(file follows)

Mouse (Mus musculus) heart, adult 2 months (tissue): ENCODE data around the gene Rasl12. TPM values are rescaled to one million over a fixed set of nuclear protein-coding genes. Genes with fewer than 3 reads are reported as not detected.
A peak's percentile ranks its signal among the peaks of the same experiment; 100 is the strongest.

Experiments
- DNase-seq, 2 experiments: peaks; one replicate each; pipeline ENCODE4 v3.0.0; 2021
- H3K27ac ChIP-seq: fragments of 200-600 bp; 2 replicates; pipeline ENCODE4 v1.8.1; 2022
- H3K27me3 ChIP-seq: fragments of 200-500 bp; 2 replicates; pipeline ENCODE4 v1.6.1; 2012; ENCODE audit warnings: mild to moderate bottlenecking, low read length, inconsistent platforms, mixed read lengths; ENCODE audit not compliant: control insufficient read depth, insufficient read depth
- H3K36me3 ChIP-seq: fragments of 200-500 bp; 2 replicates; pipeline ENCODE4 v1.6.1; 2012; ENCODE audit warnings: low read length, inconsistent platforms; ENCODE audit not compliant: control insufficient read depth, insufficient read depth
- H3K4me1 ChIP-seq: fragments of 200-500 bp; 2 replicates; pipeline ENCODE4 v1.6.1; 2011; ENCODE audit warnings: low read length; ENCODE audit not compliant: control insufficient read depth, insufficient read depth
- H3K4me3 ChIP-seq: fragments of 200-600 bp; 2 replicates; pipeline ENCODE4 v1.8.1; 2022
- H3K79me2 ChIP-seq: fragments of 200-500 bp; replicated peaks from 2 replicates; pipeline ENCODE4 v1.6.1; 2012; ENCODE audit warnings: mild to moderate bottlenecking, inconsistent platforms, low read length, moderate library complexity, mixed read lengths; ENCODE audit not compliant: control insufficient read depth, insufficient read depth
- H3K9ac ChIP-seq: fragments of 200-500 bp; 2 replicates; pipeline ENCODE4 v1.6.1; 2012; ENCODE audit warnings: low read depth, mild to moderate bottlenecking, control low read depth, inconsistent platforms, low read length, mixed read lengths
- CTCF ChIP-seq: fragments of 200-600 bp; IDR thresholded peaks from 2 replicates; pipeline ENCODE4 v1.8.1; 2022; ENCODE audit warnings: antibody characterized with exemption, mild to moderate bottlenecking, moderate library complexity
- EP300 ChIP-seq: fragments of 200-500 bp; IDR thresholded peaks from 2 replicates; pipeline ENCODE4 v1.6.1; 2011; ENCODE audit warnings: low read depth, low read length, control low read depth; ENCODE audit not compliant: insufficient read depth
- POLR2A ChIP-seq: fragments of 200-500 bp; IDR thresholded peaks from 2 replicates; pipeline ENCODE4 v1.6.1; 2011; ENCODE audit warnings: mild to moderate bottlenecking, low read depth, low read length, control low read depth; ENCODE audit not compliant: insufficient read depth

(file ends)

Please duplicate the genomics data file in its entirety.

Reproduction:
Mouse (Mus musculus) heart, adult 2 months (tissue): ENCODE data around the gene Rasl12. TPM values are rescaled to one million over a fixed set of nuclear protein-coding genes. Genes with fewer than 3 reads are reported as not detected.
A peak's percentile ranks its signal among the peaks of the same experiment; 100 is the strongest.

Experiments
- DNase-seq, 2 experiments: peaks; one replicate each; pipeline ENCODE4 v3.0.0; 2021
- H3K27ac ChIP-seq: fragments of 200-600 bp; 2 replicates; pipeline ENCODE4 v1.8.1; 2022
- H3K27me3 ChIP-seq: fragments of 200-500 bp; 2 replicates; pipeline ENCODE4 v1.6.1; 2012; ENCODE audit warnings: mild to moderate bottlenecking, low read length, inconsistent platforms, mixed read lengths; ENCODE audit not compliant: control insufficient read depth, insufficient read depth
- H3K36me3 ChIP-seq: fragments of 200-500 bp; 2 replicates; pipeline ENCODE4 v1.6.1; 2012; ENCODE audit warnings: low read length, inconsistent platforms; ENCODE audit not compliant: control insufficient read depth, insufficient read depth
- H3K4me1 ChIP-seq: fragments of 200-500 bp; 2 replicates; pipeline ENCODE4 v1.6.1; 2011; ENCODE audit warnings: low read length; ENCODE audit not compliant: control insufficient read depth, insufficient read depth
- H3K4me3 ChIP-seq: fragments of 200-600 bp; 2 replicates; pipeline ENCODE4 v1.8.1; 2022
- H3K79me2 ChIP-seq: fragments of 200-500 bp; replicated peaks from 2 replicates; pipeline ENCODE4 v1.6.1; 2012; ENCODE audit warnings: mild to moderate bottlenecking, inconsistent platforms, low read length, moderate library complexity, mixed read lengths; ENCODE audit not compliant: control insufficient read depth, insufficient read depth
- H3K9ac ChIP-seq: fragments of 200-500 bp; 2 replicates; pipeline ENCODE4 v1.6.1; 2012; ENCODE audit warnings: low read depth, mild to moderate bottlenecking, control low read depth, inconsistent platforms, low read length, mixed read lengths
- CTCF ChIP-seq: fragments of 200-600 bp; IDR thresholded peaks from 2 replicates; pipeline ENCODE4 v1.8.1; 2022; ENCODE audit warnings: antibody characterized with exemption, mild to moderate bottlenecking, moderate library complexity
- EP300 ChIP-seq: fragments of 200-500 bp; IDR thresholded peaks from 2 replicates; pipeline ENCODE4 v1.6.1; 2011; ENCODE audit warnings: low read depth, low read length, control low read depth; ENCODE audit not compliant: insufficient read depth
- POLR2A ChIP-seq: fragments of 200-500 bp; IDR thresholded peaks from 2 replicates; pipeline ENCODE4 v1.6.1; 2011; ENCODE audit warnings: mild to moderate bottlenecking, low read depth, low read length, control low read depth; ENCODE audit not compliant: insufficient read depth